Threat of damaging strikes looms large over Finnish forest industries
The Finnish Forest Industries has conceded that trade unions are very likely to follow through with their threat to start a two-week strike at sawmills and plywood mills in Finland on Monday, 27 January. The likelihood of the potentially costly strikes has risen due to an almost complete lack of progress in the collective bargaining talks between the Industrial Union and Finnish Forest Industries.
Jyrki Hollmén, head of industrial relations at the Finnish Forest Industries, said the Industrial Union appears to be uninterested in engaging in negotiations and finding common ground. The trade union, he told, is pursuing a co-ordinated agreement for all sectors, not realising that the objective of the negotiations is to establish the terms of employment separately for each sector.
Riku Aalto, chairperson of the Industrial Union, shifted the blame to employers. “Given that we have managed a single two-hour negotiating session after the strike warning and a number of issues remain unresolved, it may be that the employers’ estimate of [the likelihood of strikes] is accurate,” he retorted.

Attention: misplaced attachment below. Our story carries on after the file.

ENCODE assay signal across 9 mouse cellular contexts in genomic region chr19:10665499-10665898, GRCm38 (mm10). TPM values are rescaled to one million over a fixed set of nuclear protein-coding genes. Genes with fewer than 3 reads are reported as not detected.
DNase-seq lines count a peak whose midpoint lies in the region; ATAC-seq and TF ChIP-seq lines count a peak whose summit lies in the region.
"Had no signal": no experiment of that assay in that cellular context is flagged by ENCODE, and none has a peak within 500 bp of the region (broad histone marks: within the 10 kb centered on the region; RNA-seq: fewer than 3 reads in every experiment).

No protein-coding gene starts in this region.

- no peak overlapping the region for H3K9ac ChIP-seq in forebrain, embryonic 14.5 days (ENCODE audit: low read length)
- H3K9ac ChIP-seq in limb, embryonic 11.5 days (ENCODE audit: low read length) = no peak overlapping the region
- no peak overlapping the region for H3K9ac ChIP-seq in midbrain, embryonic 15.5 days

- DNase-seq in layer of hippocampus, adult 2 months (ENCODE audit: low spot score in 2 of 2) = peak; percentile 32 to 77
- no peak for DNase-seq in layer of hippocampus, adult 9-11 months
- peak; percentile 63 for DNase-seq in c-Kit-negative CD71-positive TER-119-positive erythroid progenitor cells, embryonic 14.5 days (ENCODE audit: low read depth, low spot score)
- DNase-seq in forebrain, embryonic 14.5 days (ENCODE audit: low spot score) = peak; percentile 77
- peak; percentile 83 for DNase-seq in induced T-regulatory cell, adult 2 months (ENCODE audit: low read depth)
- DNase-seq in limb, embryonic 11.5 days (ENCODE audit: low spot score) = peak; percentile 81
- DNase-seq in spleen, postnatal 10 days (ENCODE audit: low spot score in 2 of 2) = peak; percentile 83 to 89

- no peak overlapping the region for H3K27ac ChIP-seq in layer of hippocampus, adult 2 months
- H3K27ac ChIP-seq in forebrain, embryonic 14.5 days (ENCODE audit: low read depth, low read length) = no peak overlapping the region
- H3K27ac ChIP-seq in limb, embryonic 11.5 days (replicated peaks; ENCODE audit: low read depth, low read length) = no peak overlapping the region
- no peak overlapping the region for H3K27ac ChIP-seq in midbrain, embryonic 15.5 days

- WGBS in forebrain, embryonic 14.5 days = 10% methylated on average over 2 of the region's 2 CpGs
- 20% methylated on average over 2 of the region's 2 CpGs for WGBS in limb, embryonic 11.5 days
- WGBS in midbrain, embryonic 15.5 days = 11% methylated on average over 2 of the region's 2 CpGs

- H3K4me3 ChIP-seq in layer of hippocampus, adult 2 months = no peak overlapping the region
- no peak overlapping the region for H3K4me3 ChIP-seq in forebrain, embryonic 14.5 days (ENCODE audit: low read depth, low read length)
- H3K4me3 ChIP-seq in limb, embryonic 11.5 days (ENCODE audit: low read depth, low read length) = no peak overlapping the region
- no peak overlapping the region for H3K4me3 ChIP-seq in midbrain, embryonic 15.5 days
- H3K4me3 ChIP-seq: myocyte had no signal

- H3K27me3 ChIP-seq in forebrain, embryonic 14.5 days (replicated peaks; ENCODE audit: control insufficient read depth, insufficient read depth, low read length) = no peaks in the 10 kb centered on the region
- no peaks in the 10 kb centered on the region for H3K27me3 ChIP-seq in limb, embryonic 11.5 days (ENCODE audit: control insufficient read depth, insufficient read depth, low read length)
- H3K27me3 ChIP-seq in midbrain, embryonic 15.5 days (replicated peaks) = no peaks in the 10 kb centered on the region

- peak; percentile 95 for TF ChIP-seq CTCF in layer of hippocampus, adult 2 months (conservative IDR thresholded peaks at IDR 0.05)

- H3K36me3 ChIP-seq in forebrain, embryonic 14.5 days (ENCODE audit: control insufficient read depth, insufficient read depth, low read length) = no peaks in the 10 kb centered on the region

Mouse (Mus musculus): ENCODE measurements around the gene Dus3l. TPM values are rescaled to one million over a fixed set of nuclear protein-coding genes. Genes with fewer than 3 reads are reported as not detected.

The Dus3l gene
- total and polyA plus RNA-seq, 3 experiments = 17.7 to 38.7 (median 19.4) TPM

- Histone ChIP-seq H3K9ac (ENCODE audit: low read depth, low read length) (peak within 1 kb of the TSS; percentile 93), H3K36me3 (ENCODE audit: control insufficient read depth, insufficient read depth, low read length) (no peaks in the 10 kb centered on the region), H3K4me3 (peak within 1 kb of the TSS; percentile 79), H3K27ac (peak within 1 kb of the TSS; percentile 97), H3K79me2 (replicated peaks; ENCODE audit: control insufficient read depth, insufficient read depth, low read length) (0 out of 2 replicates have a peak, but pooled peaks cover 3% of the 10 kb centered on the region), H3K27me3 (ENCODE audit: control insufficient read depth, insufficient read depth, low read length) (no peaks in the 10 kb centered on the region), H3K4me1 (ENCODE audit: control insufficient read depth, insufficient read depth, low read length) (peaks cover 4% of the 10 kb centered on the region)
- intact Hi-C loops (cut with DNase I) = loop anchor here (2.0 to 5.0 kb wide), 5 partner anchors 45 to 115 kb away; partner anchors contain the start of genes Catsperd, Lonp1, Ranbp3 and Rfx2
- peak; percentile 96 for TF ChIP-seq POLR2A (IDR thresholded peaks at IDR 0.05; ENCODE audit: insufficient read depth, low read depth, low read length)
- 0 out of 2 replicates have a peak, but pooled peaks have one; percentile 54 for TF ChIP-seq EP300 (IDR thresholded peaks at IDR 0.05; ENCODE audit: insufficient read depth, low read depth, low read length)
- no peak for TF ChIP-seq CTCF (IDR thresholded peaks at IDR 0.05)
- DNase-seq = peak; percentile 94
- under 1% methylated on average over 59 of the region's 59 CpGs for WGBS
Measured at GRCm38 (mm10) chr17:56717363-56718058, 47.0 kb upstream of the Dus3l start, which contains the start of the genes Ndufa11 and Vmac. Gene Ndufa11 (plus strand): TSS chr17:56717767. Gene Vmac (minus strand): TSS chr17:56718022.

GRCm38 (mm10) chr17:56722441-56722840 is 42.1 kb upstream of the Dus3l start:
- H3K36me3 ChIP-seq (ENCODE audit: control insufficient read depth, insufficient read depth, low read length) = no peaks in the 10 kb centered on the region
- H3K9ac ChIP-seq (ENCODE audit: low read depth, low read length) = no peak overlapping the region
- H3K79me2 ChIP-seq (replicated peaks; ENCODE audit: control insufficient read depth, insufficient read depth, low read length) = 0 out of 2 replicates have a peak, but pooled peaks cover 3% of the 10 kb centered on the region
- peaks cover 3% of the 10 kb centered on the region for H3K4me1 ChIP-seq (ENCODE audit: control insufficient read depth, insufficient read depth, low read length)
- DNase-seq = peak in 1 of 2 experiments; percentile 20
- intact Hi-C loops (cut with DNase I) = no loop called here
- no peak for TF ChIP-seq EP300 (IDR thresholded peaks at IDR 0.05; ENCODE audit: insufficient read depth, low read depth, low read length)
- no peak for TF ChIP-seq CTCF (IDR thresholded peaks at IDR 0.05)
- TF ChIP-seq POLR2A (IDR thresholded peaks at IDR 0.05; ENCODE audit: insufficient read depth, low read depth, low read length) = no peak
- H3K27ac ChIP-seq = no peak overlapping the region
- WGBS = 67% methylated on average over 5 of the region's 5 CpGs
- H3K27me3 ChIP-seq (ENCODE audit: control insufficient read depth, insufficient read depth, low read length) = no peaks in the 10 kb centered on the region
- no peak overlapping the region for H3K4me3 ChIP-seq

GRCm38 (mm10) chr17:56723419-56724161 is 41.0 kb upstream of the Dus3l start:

The Finnish Forest Industries stated that it continues to engage in talks with the Finnish Paper Workers’ Union, the representative of employees of pulp, paper and cardboard manufacturers. The negotiations are expected to continue today under the guidance of National Conciliator Vuokko Piekkala. “No solution is in sight, and very damaging strikes are threatening the industry. Many issues are still on the table,” said Hollmén. In addition to the Industrial Union and Paper Workers’ Union, Trade Union Pro has threatened to launch a two-week strike on Monday, 27 January.
The Finnish Forest Industries has calculated that the strikes would create revenue losses of almost one billion euros if they last the full two weeks: the revenue losses in the mechanical forest industry would amount to 270 million euros and those in the pulp, paper and cardboard industry to 640 million euros.
SOURCE: Helsinki Times.